By: Suzanne Bates, CEO
Strategy planning is the work of the leadership team. However, teams are made up of individuals. They have a variety of backgrounds, experiences, roles and responsibilities, which can naturally conflict. Your team may be working hard, running fast, and trying to get things done. They may not even realize they aren’t aligned on critical issues.
Getting real alignment is not a problem if you have a shared vision and purpose. It will guide decisions, from the launch of new products, pursuits, channels or geographies, to navigating competitive challenges, disruptive technology, and decisions about growth.Alignment is important when a new leader takes the helm, and also when a team is just formed, or has several new members. It is especially important in executing a successful merger or acquisition.
Recently we worked with a team leading the integration of two public companies. Progress was slow despite hundreds of hours of work. They came from two cultures, and had two agendas. The only agreement was that the public deal had to succeed, and be finalized by year end.
Though they’d been together for a few months, many didn’t really know each other, or the roles they played in their respective organizations. In a simple exercise, we had them stand up and create a “living organizational chart” – which prompted smiles, then laughter, and ultimately, understanding. They discovered in an hour more about each other than they’d learned in a dozen previous meetings. It broke the tension and helped them start to form new bonds.
We had them gather in small groups around flip charts to brainstorm brief purpose statements on topics such as organization structure, product, culture, key pursuits, and workforce. We refined those statements into a paragraph that became a powerful mission statement that became a road map for a successful transition.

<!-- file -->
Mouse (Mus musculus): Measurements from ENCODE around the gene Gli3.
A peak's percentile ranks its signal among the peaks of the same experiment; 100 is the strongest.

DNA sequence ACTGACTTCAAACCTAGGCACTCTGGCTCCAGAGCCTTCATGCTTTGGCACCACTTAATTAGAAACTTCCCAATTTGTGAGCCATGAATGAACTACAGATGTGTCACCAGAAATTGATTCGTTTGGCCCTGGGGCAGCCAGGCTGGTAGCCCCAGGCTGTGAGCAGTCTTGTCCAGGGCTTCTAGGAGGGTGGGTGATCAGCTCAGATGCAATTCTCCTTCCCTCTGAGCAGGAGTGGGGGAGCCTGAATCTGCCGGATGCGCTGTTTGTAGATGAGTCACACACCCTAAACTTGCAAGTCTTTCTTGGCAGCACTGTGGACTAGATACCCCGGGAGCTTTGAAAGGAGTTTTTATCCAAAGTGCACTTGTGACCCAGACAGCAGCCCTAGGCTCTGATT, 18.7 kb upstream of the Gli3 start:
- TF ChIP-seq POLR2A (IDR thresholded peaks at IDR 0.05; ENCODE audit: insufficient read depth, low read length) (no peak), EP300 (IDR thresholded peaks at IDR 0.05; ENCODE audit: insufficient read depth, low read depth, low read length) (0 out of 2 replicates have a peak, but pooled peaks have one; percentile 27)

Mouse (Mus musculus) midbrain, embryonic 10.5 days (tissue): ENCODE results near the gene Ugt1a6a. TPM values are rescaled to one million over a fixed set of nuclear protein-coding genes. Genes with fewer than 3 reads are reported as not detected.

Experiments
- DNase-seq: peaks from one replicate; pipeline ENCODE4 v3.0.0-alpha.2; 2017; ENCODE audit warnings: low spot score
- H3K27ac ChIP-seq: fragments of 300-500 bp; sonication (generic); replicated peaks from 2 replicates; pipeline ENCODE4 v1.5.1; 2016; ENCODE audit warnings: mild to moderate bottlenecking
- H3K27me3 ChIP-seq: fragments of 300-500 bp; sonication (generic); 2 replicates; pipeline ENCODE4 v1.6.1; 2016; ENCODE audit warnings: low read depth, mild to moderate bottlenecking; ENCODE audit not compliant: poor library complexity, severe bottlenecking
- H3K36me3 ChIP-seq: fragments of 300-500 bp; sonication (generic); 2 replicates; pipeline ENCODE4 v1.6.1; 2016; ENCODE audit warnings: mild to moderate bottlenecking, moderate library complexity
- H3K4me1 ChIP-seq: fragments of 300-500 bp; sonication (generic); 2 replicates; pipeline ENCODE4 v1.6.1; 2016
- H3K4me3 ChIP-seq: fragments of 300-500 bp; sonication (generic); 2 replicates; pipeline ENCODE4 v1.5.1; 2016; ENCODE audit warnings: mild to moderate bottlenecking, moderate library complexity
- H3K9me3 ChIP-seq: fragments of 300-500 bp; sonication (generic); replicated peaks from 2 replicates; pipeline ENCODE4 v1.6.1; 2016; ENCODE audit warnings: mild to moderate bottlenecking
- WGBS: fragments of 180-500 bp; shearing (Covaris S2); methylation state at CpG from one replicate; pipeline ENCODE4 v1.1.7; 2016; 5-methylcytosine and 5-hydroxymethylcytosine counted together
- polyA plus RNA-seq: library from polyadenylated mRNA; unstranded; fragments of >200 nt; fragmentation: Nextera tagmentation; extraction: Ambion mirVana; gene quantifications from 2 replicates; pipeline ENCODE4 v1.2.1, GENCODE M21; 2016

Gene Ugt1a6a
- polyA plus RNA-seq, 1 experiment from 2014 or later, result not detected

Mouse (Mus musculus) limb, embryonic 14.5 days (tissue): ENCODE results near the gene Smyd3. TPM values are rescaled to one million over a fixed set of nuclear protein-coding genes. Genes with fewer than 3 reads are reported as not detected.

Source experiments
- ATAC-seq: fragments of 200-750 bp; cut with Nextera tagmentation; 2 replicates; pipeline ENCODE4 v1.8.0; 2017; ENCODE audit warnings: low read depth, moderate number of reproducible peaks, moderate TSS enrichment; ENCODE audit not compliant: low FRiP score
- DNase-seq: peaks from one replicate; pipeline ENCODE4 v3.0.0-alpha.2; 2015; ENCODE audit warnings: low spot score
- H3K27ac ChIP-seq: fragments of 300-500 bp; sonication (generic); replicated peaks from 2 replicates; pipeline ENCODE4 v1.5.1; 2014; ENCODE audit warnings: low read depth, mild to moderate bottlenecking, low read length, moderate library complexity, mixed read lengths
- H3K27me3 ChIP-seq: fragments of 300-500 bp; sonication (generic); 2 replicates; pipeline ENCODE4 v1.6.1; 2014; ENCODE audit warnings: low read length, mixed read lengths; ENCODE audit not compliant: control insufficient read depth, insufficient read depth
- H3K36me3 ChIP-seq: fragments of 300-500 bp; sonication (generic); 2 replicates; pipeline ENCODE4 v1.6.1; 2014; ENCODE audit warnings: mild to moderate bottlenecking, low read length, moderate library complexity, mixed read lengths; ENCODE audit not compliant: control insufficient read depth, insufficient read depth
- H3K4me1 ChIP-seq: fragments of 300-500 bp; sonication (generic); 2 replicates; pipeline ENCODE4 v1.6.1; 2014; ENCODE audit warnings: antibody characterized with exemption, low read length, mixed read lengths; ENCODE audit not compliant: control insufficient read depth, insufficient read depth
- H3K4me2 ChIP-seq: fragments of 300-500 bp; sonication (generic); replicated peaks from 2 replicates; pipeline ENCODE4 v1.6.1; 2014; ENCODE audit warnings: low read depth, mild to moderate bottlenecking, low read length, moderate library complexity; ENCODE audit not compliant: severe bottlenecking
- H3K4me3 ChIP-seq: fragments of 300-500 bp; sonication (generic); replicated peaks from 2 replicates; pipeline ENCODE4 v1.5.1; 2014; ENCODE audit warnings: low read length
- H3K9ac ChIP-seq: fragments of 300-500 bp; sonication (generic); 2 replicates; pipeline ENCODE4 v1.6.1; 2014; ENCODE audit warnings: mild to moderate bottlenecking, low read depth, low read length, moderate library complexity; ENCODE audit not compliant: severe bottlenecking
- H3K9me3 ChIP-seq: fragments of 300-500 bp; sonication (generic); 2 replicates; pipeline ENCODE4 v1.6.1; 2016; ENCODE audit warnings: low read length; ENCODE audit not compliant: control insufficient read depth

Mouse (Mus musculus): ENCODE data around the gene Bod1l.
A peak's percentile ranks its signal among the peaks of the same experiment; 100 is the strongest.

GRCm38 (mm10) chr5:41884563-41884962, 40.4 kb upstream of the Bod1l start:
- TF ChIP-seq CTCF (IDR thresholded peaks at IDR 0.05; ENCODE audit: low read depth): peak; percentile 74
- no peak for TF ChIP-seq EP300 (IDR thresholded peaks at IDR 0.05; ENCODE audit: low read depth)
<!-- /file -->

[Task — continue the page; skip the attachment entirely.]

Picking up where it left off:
In another scenario, a research pharmaceutical company’s team spent a year in report out meetings without making any decisions about pursuits. Behind the scenes, each leader was fighting for research dollars. The shared purpose statement they developed after just a few hours produced this mission statement -- “in ten years, we’ve found a cure for a major disease.” When we read it back, they had chills. They were energized and immediately shifted to discussions about breaking down barriers.
How can you help your team get aligned around shared purpose? Here are three tips:
- Take time for a meeting to step back and agree on shared vision and purpose
- Break down the key issues and get everyone involved in brainstorming
- Boil it all down to a short statement that describes where you’re going and why
An outside facilitator will help you come together and guide your team to getting real commitment. The process informs critical decisions and makes teamwork easier and more productive.
A facilitator can also diagnose communication issues among the team. A Bates ExPI assessment identifies team strengths and gaps that are helping and hindering their ability to execute. For information on obtaining a team dynamics report contact us at email@example.com
For more information on how to lead effective teams, you may want to download our report: